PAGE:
9 Things You May Not Know About Clayton Moore, The Lone Ranger
Dozens of actors have played and voiced the Lone Ranger since 1933, but none embodied the aura of the “Masked Rider of the Plains” quite like Clayton Moore.
In a high-cliffed box canyon in Western Texas, six Rangers lay on the desert floor, victims of an ambush concocted by the Cavendish clan, a family of cattle rustlers and outlaws living on a nearby ranch.
“The Rangers all had fallen, but in one a tiny spark of life still glowed,” wrote Fran Striker in The Lone Ranger Rides.
That “tiny spark,” rescued by a passing Native American acquaintance, Tonto, would come to be the Lone Ranger, a masked Robin Hood of the frontier who fought against injustice and oppression on the plains of Texas and beyond.
The Ranger — thought to be named John Reid — was the brainchild of George W. Trendle, a businessman and president of WXYZ, a radio station based in Detroit. In the early 1930s, Trendle, looking for his next big venture, teamed up with Fran Striker and other writers to develop The Lone Ranger, a vigilante reminiscent of Zorro, but who would embrace the challenges and moral code of the Wild West.
Striker, a prolific writer who also wrote comics and created the Green Hornet character, brought the Lone Ranger to life, and when the first radio episode aired on January 30, 1933, it was an instant hit with young listeners.
Over the next 20 years, the show would air three times a week, becoming one of the most popular programs in radio history. But by the late ’40s, with television rapidly changing the radio market, it was time for Trendle to cast the next star of The Lone Ranger: Clayton Moore.
Moore had been in a number of Westerns and adventure B-movies by 1949, but nothing quite like The Lone Ranger. The series would change the trajectory of his career, and Moore would soon be synonymous with the “Masked Rider,” one of television’s earliest Western heroes.
Here are 9 interesting facts about Clayton Moore and his journey to becoming the Lone Ranger — on-screen and off.
1. Moore performed in a trapeze group at the Chicago World’s Fair.
Jack Carlton Moore was born in Chicago on September 14, 1914, the youngest of three brothers born to Theresa Fisher and Sprague Moore. His father and brothers spent time camping, fishing and shooting when they were young, and Jack was naturally athletic.
In high school, he spent time swimming, and one day ran into the athletic director of the Illinois Athletic Club, Johnny Behr, who persuaded Moore to try the trapeze. Moore was a natural fit, and soon joined the director in his troupe: the Flying Behrs.
The Flying Behrs performed at the Chicago World’s Fair (or Century of Progress International Exposition) in the summer of 1934, putting on two shows a day for thousands of spectators.
“I loved the athletic challenge of what we were doing,” Moore wrote in his autobiography, I Was That Masked Man, “but even more, I loved performing in front of appreciative audiences.”
A knee injury eventually forced Moore to move on from the trapeze, but his love of performing remained, and in 1935 he left Chicago for New York City to purse modeling. He had success there, but also realized his true goal was to act in Westerns, as his idols had, so he switched coasts and headed to Los Angeles in 1937.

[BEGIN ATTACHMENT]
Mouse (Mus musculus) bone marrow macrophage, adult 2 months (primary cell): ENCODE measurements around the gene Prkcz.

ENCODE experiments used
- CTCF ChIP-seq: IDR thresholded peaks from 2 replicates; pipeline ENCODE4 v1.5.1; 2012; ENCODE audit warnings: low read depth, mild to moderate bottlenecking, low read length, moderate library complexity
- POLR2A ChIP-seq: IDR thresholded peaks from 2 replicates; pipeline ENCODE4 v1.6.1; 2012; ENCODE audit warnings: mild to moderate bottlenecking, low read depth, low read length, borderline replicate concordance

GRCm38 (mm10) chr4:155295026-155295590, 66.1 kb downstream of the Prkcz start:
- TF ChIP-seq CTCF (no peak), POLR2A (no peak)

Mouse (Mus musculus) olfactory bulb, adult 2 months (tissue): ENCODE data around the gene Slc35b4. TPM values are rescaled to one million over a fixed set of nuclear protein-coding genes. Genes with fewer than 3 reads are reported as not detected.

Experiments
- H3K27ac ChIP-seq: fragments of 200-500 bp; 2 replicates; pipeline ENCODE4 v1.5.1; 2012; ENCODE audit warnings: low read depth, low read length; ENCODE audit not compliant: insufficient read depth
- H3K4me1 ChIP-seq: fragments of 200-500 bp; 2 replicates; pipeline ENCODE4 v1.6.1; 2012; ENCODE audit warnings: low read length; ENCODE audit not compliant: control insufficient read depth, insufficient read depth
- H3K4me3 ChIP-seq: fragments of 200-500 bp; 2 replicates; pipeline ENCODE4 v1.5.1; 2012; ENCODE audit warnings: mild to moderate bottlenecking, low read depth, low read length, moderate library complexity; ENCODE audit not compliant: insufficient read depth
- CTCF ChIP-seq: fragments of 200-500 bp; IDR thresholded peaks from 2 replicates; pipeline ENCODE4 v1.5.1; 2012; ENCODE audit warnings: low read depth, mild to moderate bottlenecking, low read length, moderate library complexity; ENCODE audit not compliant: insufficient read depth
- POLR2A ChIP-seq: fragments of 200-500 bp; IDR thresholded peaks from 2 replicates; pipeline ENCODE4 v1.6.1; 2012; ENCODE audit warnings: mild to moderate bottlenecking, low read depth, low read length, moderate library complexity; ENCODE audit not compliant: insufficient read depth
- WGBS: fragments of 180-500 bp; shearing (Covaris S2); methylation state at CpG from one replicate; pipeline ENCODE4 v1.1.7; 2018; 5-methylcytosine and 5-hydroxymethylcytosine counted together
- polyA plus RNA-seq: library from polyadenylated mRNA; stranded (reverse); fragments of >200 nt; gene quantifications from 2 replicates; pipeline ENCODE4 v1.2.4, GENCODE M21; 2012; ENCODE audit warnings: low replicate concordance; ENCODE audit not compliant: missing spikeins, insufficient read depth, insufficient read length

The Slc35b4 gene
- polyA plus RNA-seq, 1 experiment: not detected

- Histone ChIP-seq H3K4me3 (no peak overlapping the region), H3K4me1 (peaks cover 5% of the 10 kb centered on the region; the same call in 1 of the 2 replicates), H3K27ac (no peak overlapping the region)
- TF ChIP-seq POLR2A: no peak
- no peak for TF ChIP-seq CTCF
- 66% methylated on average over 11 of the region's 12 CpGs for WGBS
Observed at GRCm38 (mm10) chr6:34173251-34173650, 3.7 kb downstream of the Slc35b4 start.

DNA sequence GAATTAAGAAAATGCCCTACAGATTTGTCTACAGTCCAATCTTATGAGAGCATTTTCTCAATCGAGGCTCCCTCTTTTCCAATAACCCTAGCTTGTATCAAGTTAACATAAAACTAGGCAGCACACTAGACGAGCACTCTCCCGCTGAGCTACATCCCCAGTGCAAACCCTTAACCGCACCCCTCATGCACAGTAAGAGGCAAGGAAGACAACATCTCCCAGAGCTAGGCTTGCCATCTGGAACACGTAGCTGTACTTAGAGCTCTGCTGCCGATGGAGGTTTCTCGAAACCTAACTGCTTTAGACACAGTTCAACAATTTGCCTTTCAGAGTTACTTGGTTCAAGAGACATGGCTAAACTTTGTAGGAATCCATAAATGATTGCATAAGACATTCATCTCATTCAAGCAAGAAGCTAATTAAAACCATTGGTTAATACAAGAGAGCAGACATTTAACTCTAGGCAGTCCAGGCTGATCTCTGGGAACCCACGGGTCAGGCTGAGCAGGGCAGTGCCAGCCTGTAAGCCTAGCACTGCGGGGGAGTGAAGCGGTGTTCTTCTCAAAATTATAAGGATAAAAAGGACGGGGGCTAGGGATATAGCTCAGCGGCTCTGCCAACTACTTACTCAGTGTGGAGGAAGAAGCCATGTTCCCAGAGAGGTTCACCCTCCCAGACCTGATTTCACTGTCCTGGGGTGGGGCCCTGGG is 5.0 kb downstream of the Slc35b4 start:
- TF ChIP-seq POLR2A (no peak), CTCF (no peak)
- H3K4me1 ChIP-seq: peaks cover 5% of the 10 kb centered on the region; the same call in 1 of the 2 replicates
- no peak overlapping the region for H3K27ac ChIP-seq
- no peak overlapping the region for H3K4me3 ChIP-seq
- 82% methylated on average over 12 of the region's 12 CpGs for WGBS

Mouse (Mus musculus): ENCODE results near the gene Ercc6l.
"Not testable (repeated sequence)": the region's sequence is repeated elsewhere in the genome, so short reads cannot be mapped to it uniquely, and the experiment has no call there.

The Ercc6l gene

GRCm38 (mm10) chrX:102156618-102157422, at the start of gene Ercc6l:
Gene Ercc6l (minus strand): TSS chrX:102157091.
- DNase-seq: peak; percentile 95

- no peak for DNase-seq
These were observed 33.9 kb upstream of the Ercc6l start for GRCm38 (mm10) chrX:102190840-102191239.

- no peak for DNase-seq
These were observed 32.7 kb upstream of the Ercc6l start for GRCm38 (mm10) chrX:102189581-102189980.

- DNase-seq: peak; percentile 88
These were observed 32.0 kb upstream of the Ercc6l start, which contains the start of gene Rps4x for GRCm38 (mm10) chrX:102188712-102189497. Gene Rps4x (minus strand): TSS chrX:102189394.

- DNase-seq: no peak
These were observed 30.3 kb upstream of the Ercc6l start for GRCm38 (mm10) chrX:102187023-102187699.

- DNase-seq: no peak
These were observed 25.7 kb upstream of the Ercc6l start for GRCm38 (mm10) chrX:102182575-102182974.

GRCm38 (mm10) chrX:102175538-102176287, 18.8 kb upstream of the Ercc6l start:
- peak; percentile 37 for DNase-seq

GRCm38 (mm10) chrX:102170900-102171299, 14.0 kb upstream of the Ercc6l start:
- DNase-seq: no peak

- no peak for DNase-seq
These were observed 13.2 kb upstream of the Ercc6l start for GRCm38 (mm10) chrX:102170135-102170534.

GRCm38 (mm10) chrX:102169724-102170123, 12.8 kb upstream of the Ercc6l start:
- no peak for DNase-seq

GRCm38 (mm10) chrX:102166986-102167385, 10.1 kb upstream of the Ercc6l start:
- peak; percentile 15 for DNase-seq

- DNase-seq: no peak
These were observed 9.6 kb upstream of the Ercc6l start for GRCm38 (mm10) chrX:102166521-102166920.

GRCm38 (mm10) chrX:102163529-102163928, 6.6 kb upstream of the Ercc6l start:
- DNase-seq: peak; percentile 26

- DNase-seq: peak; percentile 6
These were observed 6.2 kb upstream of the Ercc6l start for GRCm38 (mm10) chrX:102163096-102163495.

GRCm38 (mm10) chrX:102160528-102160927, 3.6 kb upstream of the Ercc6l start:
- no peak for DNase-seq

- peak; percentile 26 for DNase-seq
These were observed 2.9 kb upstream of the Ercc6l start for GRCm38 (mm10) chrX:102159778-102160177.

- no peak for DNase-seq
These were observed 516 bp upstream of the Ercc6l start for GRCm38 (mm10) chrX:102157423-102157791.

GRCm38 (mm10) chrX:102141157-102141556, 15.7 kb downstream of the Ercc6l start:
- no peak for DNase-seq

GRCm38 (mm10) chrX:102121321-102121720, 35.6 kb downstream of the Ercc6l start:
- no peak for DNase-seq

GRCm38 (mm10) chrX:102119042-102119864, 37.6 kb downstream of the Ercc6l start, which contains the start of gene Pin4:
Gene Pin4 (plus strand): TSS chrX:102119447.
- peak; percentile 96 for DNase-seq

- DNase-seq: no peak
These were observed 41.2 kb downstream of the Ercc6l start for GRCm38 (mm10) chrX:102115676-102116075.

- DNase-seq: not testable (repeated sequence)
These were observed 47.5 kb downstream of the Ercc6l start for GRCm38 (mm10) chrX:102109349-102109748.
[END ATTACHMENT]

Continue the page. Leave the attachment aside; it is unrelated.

Related read: The 10 Best Spaghetti Westerns Ever Made
2. He acted in serials with some of the most popular Western actors of the time.
Once in L.A., Moore took acting classes for six months and eventually landed a gig with Warner Brothers, where he had “only bits and one liners,” but he was one step closer to his dream of being a Western actor.
He took any role he could get, and worked hard to build a reputation as a consistent, reliable actor in serials, which were short films, usually released as 12 or 15 chapters adding up to one longer story — not unlike how many of today’s Netflix programs are released as limited miniseries.
Theaters around the country would run the serials, attracting a loyal following who’d come back every weekend to see the next chapter of their favorite B-movie adventures.
It was during this time in his career that Jack Moore became Clayton: a producer named Eddie Small suggested the name change to evoke more personality. By 1940, Moore had a number of small roles under his belt and landed a part in Kit Carson, shot in Tuba City, Arizona. In 1942, he joined Republic Pictures, a young, ambitious studio producing Westerns and other adventures.
With Republic, Moore honed his craft and eventually worked with some of the premier B-Western actors and actresses of the day, including Gene Autry and Roy Rogers — both of whom would later have their own television shows. For Moore, it was one step closer to a lifelong pursuit.
“Only a few years earlier I had been sitting in the Granada Theater, dreaming of riding the range, having shoot-outs, and doing all the other exciting things that I saw Tom Mix and William S. Hart doing,” Moore wrote. “Nothing is as thrilling as having a dream come true — and I enjoyed every minute of it.”
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3. He was drafted during World War II.
Moore’s journey to stardom was not without interruption: in 1942, he was drafted into the U.S. Army Air Forces, but because of the knee injury he suffered as a trapeze artist, he wasn’t qualified to serve overseas.
Instead, he spent basic training in Texas, then headed to Kingman, Arizona, where he worked in the air base’s entertainment division. He coordinated shows for the soldiers, some of whom were familiar with his serial work — and teased him for it.